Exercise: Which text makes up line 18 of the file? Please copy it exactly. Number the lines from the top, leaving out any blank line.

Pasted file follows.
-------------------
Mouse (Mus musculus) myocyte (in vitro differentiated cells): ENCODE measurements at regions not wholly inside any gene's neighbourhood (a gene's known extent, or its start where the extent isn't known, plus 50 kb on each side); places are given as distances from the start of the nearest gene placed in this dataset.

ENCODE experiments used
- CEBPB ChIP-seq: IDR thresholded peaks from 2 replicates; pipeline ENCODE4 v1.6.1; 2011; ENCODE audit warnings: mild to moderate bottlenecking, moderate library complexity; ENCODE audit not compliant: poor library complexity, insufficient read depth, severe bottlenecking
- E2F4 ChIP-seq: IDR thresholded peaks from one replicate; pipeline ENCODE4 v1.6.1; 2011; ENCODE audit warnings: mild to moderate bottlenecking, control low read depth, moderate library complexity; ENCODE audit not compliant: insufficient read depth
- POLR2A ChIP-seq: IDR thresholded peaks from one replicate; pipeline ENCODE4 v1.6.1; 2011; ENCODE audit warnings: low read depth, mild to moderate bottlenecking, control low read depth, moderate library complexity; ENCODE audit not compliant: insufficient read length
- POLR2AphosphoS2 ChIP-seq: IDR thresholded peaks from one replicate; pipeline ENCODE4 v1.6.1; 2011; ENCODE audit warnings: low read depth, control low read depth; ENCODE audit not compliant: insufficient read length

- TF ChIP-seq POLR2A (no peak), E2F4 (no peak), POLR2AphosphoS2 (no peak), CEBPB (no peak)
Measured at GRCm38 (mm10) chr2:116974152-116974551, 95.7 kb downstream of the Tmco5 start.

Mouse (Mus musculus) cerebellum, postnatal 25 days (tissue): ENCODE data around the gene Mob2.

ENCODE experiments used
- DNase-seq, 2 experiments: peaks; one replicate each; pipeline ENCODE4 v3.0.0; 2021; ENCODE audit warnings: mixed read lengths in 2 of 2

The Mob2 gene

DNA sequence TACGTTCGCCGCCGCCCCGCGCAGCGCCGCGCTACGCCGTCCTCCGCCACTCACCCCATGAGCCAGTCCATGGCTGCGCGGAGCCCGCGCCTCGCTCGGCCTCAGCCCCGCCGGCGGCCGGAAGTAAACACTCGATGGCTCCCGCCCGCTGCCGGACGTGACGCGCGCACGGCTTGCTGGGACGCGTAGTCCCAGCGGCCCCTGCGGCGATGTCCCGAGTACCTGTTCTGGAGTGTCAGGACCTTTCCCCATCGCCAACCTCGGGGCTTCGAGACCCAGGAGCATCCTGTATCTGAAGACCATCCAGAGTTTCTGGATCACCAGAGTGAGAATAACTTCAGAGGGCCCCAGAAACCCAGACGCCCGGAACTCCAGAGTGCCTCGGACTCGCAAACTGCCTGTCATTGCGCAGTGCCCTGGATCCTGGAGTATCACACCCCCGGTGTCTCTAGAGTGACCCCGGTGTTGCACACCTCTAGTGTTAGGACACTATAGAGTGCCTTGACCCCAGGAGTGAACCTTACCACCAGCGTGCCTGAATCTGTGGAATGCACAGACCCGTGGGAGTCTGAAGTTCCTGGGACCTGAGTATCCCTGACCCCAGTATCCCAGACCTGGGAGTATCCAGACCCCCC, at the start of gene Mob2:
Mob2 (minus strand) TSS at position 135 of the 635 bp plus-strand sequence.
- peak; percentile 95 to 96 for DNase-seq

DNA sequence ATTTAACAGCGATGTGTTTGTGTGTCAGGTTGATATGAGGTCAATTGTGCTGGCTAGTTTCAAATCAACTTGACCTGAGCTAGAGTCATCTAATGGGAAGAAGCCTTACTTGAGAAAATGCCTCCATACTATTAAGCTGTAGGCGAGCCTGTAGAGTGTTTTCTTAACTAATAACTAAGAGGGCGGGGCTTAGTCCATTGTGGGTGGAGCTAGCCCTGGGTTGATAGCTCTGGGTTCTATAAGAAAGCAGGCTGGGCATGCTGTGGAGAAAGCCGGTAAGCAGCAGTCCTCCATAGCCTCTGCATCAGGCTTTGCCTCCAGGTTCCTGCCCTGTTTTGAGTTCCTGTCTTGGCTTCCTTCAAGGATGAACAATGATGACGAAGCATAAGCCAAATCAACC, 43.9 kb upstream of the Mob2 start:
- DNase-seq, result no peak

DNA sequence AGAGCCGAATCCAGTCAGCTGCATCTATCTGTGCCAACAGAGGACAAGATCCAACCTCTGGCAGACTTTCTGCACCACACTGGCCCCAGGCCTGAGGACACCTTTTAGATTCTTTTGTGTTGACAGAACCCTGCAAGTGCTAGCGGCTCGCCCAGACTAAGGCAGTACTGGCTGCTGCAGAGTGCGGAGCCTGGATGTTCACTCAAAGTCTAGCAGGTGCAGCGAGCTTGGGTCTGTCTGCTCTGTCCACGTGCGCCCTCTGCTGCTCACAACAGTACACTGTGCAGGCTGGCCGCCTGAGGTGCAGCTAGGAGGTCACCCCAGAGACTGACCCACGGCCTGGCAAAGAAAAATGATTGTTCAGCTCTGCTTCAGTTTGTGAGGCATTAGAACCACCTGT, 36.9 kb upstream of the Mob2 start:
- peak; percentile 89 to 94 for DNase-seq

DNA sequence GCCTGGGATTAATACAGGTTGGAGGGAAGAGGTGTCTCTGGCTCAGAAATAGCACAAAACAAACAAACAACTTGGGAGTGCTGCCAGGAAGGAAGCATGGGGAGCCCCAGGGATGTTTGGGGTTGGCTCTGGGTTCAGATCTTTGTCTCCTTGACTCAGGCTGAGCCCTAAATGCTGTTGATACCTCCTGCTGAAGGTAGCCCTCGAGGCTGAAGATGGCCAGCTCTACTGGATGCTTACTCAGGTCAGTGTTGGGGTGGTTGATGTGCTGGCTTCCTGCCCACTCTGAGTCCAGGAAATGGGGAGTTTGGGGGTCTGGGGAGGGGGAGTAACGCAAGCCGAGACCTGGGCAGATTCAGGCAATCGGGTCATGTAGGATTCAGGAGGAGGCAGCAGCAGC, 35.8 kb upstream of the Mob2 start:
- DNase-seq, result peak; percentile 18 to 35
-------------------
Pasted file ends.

DNA sequence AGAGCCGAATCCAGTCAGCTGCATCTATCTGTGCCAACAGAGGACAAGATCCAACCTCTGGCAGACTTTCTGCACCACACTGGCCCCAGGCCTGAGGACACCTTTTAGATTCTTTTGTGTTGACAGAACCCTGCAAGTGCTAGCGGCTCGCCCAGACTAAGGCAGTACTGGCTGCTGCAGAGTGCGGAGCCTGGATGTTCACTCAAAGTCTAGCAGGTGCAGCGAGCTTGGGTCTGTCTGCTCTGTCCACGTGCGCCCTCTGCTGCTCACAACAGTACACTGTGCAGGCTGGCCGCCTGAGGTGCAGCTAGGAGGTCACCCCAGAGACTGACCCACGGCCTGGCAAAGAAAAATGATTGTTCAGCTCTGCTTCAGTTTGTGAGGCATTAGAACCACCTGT, 36.9 kb upstream of the Mob2 start: